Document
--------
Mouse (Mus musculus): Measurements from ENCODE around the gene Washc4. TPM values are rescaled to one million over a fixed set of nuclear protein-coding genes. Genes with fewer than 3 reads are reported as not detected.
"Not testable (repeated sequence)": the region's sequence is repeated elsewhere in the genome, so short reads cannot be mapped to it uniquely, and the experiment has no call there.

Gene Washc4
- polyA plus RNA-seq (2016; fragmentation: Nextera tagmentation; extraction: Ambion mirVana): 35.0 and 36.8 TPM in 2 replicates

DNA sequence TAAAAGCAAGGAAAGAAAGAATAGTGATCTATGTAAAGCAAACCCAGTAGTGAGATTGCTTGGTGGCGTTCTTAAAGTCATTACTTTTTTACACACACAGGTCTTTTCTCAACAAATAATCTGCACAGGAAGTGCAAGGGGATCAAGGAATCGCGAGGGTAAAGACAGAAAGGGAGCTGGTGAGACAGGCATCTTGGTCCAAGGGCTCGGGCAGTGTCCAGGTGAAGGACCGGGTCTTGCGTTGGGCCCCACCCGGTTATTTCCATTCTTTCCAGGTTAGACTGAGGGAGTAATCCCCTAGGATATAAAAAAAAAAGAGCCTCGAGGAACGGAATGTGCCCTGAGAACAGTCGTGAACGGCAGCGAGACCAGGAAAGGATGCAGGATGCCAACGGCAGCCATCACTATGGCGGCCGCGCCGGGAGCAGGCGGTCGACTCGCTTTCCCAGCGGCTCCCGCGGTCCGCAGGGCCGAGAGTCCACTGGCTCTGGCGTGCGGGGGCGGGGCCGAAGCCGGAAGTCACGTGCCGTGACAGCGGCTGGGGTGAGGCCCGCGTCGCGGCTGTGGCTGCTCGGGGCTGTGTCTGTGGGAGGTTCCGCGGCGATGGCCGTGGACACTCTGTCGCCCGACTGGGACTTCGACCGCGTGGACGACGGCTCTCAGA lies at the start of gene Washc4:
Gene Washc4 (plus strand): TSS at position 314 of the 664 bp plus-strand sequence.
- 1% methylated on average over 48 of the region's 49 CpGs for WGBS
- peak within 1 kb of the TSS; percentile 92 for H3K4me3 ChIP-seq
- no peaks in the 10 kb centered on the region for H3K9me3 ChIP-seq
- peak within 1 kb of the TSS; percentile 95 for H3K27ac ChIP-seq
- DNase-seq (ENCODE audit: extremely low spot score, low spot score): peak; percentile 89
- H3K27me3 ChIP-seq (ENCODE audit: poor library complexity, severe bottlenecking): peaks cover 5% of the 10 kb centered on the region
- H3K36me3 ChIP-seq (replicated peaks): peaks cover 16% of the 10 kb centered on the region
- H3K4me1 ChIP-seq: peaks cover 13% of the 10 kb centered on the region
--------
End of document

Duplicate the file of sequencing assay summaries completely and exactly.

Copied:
Mouse (Mus musculus): Measurements from ENCODE around the gene Washc4. TPM values are rescaled to one million over a fixed set of nuclear protein-coding genes. Genes with fewer than 3 reads are reported as not detected.
"Not testable (repeated sequence)": the region's sequence is repeated elsewhere in the genome, so short reads cannot be mapped to it uniquely, and the experiment has no call there.

Gene Washc4
- polyA plus RNA-seq (2016; fragmentation: Nextera tagmentation; extraction: Ambion mirVana): 35.0 and 36.8 TPM in 2 replicates

DNA sequence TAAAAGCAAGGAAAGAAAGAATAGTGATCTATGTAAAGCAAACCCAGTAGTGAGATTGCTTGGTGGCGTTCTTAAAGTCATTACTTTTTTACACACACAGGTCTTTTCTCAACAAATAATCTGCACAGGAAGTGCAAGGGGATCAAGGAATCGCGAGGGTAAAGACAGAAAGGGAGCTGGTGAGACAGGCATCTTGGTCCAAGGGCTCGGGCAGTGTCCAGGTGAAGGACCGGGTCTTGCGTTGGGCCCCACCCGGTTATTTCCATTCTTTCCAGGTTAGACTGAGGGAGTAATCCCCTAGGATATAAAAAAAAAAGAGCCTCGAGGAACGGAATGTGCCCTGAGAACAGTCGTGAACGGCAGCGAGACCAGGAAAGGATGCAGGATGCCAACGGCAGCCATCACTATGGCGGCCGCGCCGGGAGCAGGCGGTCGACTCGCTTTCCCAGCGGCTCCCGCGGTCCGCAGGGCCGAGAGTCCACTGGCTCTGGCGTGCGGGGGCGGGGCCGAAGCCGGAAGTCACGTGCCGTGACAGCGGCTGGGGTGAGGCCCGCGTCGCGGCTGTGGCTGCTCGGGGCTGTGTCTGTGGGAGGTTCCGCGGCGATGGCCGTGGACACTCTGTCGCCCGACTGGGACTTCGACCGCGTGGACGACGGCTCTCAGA lies at the start of gene Washc4:
Gene Washc4 (plus strand): TSS at position 314 of the 664 bp plus-strand sequence.
- 1% methylated on average over 48 of the region's 49 CpGs for WGBS
- peak within 1 kb of the TSS; percentile 92 for H3K4me3 ChIP-seq
- no peaks in the 10 kb centered on the region for H3K9me3 ChIP-seq
- peak within 1 kb of the TSS; percentile 95 for H3K27ac ChIP-seq
- DNase-seq (ENCODE audit: extremely low spot score, low spot score): peak; percentile 89
- H3K27me3 ChIP-seq (ENCODE audit: poor library complexity, severe bottlenecking): peaks cover 5% of the 10 kb centered on the region
- H3K36me3 ChIP-seq (replicated peaks): peaks cover 16% of the 10 kb centered on the region
- H3K4me1 ChIP-seq: peaks cover 13% of the 10 kb centered on the region